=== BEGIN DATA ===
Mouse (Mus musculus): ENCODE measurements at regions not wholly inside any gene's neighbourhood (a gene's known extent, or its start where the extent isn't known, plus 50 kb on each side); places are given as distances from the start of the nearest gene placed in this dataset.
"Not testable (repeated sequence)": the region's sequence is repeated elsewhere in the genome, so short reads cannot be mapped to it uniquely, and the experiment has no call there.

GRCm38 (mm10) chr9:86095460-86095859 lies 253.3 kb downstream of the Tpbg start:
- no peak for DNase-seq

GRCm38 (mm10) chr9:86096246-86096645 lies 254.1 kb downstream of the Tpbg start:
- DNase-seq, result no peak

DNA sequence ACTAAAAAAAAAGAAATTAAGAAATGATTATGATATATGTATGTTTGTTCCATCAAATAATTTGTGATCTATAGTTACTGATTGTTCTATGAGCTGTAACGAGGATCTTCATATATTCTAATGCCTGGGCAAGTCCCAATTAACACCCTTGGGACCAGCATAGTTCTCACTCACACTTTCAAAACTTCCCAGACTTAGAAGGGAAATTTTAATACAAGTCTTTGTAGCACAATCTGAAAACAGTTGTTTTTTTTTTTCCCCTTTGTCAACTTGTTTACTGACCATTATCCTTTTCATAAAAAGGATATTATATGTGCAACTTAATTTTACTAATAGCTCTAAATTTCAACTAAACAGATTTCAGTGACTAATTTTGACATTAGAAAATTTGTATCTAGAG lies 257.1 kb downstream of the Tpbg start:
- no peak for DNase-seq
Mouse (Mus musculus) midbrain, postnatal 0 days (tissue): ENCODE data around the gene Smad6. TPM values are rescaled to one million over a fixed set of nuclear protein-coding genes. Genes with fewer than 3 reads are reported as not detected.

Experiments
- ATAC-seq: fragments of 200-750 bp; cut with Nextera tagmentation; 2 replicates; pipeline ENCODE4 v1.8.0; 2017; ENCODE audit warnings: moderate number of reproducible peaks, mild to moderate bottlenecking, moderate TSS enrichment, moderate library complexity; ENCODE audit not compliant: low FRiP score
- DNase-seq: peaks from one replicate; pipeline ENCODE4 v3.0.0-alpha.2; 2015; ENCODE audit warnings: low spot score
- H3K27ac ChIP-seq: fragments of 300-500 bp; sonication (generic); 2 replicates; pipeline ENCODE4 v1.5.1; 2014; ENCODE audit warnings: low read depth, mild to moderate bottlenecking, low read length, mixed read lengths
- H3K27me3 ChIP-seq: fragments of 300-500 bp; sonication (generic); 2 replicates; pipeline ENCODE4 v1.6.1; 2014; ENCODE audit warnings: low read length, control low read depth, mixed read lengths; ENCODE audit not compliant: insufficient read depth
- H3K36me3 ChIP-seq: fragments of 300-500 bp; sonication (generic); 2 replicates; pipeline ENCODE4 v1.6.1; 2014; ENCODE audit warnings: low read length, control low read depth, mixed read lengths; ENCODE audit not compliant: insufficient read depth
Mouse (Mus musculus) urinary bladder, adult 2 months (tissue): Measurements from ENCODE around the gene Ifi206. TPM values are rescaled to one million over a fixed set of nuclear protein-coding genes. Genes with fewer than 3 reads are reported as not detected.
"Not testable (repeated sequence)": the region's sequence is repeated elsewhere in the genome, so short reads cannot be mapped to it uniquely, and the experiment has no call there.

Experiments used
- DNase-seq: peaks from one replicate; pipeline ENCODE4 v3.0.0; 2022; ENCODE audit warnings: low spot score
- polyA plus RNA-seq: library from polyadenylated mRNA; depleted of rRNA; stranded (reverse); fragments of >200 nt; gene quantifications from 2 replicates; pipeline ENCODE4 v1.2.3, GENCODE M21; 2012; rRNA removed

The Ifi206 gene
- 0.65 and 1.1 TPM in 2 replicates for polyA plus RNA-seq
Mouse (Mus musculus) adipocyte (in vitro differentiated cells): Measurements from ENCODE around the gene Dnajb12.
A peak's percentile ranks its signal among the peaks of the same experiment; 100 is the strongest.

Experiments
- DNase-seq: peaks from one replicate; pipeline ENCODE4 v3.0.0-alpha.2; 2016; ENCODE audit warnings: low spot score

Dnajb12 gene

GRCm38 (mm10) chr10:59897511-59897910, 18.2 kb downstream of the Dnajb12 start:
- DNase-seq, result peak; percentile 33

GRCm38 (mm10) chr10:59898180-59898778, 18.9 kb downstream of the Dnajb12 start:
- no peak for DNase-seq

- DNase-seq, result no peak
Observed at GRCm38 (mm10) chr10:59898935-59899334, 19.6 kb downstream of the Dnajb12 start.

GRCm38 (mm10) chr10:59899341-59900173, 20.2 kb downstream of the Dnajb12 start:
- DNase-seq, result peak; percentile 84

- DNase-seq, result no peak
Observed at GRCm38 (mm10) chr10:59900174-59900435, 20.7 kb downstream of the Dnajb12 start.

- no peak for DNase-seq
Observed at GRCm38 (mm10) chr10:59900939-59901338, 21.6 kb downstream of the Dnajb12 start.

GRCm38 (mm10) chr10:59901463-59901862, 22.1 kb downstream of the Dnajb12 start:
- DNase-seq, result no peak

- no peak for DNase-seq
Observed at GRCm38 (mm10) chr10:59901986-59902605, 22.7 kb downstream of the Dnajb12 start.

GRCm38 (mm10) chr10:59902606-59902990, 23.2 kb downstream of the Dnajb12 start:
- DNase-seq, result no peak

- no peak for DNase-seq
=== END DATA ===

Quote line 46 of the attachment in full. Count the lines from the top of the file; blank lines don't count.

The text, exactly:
- no peak for DNase-seq